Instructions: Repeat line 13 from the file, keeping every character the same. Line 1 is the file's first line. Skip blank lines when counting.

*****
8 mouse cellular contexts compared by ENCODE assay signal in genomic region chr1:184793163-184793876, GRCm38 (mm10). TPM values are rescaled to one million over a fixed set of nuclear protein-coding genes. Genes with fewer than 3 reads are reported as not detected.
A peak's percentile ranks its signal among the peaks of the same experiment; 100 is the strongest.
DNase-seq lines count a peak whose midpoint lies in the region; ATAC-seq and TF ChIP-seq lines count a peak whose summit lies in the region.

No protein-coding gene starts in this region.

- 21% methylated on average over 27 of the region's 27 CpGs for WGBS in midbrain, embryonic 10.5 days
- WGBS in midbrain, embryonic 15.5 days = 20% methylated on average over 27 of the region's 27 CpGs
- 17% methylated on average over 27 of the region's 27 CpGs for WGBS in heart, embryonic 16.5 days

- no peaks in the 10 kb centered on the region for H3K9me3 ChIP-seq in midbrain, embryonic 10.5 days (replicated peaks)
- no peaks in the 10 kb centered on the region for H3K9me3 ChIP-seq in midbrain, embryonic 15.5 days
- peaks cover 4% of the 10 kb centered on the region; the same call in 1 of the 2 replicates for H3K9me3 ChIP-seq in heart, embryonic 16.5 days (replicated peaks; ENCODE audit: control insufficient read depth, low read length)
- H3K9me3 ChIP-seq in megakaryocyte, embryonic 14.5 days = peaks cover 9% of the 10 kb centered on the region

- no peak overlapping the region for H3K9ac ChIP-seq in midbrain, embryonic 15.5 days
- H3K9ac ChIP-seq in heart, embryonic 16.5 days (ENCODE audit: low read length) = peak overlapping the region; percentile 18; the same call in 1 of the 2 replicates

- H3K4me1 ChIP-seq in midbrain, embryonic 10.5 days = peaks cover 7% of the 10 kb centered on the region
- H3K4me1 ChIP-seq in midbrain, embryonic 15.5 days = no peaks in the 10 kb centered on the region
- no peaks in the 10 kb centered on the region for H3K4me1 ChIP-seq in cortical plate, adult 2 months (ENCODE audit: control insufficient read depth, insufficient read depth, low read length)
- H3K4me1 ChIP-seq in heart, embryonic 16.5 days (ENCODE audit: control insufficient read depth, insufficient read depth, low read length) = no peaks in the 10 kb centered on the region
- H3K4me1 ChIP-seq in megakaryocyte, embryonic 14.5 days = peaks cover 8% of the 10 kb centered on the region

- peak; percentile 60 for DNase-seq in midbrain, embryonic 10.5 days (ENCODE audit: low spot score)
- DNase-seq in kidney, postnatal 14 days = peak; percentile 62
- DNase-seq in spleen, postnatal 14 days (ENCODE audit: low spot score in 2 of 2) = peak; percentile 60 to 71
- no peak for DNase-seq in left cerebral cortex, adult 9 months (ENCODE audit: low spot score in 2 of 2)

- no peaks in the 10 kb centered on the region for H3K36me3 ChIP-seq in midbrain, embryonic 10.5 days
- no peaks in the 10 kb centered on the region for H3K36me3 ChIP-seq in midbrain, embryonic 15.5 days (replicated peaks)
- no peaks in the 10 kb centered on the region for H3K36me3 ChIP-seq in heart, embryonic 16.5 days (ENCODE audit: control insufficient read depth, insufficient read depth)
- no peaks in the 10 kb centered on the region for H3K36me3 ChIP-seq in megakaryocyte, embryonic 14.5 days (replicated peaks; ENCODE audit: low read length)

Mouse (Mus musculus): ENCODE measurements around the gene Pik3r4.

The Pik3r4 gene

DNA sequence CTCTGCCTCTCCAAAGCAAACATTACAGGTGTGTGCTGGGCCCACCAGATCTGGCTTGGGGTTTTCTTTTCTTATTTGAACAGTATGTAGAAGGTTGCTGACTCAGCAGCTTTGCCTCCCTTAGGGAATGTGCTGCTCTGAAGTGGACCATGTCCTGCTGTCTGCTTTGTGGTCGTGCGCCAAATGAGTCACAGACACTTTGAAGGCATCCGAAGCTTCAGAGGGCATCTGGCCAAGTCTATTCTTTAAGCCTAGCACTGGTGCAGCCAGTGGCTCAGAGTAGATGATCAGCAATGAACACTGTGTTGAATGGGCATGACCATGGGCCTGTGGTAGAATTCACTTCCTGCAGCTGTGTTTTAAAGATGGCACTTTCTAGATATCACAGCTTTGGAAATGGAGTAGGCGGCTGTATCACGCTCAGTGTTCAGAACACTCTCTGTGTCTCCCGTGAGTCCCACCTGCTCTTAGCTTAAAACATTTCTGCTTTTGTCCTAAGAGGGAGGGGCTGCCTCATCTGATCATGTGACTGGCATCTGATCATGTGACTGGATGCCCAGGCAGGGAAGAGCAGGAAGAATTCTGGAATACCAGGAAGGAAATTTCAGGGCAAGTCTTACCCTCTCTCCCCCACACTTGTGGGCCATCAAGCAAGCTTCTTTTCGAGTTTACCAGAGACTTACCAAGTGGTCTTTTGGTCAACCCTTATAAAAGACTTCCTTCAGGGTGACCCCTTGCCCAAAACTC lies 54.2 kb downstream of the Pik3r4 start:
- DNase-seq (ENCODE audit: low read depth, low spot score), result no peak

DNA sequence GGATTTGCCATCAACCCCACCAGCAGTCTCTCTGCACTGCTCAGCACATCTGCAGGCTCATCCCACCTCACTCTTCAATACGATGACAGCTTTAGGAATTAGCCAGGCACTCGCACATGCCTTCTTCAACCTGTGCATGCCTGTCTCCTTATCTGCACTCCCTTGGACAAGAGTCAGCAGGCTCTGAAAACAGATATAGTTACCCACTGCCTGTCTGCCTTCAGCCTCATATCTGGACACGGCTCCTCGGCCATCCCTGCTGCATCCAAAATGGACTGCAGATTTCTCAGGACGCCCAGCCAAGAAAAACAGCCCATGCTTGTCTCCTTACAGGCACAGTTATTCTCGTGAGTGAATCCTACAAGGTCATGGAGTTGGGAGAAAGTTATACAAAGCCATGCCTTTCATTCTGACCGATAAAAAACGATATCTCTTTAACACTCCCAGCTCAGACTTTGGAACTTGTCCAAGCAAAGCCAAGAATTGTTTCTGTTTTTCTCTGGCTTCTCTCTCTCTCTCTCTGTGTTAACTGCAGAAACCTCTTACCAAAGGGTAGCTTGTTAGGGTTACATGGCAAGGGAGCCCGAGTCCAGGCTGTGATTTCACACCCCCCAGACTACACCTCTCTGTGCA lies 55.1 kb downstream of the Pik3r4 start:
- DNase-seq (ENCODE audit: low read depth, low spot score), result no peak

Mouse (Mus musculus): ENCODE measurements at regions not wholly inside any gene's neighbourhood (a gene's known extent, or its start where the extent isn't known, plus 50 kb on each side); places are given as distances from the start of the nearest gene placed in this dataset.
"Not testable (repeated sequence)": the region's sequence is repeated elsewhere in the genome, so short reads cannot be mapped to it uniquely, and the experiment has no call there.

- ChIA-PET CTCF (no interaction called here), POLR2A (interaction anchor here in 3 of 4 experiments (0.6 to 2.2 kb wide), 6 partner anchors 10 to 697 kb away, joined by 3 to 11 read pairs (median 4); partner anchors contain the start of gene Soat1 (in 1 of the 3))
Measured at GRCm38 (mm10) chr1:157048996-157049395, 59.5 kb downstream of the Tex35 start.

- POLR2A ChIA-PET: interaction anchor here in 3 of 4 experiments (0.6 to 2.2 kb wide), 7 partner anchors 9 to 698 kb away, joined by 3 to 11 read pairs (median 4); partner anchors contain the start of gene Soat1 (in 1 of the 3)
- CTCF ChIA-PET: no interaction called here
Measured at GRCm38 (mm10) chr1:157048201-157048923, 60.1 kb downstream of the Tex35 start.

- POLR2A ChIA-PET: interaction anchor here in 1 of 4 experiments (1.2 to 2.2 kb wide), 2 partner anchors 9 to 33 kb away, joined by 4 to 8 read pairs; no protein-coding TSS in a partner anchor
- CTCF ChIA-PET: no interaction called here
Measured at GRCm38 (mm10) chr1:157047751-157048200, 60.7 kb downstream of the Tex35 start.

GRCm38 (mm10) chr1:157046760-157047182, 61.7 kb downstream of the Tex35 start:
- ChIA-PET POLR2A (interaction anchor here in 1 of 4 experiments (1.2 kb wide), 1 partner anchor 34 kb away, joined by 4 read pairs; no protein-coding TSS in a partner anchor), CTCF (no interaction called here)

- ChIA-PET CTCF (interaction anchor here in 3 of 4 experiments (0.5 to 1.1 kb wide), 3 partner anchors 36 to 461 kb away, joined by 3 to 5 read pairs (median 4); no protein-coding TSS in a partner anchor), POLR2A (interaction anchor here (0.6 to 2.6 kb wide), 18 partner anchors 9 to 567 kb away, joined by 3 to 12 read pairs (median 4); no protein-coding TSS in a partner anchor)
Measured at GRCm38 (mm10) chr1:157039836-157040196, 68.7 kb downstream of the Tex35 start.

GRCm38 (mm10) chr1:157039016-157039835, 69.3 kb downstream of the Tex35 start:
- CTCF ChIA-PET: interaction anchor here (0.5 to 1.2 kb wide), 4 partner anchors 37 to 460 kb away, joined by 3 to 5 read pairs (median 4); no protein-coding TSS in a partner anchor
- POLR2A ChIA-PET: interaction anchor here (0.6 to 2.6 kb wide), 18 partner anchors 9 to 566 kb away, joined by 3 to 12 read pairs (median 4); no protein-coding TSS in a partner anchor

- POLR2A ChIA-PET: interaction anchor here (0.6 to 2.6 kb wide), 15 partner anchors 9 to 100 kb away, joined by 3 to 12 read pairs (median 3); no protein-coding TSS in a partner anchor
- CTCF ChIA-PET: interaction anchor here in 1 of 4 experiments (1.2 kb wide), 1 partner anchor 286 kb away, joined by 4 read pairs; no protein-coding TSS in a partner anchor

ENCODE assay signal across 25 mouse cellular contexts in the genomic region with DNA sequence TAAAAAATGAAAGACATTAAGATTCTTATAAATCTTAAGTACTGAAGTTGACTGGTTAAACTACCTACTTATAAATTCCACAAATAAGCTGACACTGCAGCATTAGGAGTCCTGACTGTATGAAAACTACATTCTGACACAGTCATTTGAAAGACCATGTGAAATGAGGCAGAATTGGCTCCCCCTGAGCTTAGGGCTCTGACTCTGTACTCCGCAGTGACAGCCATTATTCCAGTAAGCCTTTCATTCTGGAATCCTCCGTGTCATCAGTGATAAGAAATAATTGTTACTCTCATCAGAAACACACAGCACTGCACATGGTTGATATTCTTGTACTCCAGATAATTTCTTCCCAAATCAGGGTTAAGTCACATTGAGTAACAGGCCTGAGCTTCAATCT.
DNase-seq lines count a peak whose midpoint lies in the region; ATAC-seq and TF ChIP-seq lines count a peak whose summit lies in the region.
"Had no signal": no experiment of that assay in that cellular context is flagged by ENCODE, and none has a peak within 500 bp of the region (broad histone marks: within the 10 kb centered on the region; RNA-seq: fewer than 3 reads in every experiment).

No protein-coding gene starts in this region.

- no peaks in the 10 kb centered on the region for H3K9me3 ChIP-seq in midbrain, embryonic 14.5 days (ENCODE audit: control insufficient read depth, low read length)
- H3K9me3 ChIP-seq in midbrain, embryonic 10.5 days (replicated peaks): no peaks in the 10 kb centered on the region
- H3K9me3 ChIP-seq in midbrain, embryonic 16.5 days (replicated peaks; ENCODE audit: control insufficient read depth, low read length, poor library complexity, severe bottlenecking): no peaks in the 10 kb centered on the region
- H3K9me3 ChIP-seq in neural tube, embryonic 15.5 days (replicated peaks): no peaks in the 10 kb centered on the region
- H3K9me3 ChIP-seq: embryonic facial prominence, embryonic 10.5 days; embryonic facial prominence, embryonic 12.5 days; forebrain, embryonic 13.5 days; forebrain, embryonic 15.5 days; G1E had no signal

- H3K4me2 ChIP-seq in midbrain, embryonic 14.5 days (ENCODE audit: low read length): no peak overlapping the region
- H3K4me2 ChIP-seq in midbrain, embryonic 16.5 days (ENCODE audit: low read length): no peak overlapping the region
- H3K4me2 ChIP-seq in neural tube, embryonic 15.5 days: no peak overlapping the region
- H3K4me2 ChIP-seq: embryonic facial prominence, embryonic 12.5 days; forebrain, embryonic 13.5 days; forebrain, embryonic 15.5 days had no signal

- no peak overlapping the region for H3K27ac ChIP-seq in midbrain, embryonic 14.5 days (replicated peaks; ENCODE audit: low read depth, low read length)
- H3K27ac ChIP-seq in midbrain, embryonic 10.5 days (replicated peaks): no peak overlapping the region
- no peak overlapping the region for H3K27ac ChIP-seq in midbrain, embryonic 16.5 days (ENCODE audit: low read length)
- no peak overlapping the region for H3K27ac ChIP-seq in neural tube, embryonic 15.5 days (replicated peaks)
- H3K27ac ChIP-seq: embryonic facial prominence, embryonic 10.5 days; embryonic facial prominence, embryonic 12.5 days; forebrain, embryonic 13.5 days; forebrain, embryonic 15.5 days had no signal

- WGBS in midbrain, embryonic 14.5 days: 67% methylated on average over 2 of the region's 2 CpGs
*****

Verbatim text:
- H3K9ac ChIP-seq in heart, embryonic 16.5 days (ENCODE audit: low read length) = peak overlapping the region; percentile 18; the same call in 1 of the 2 replicates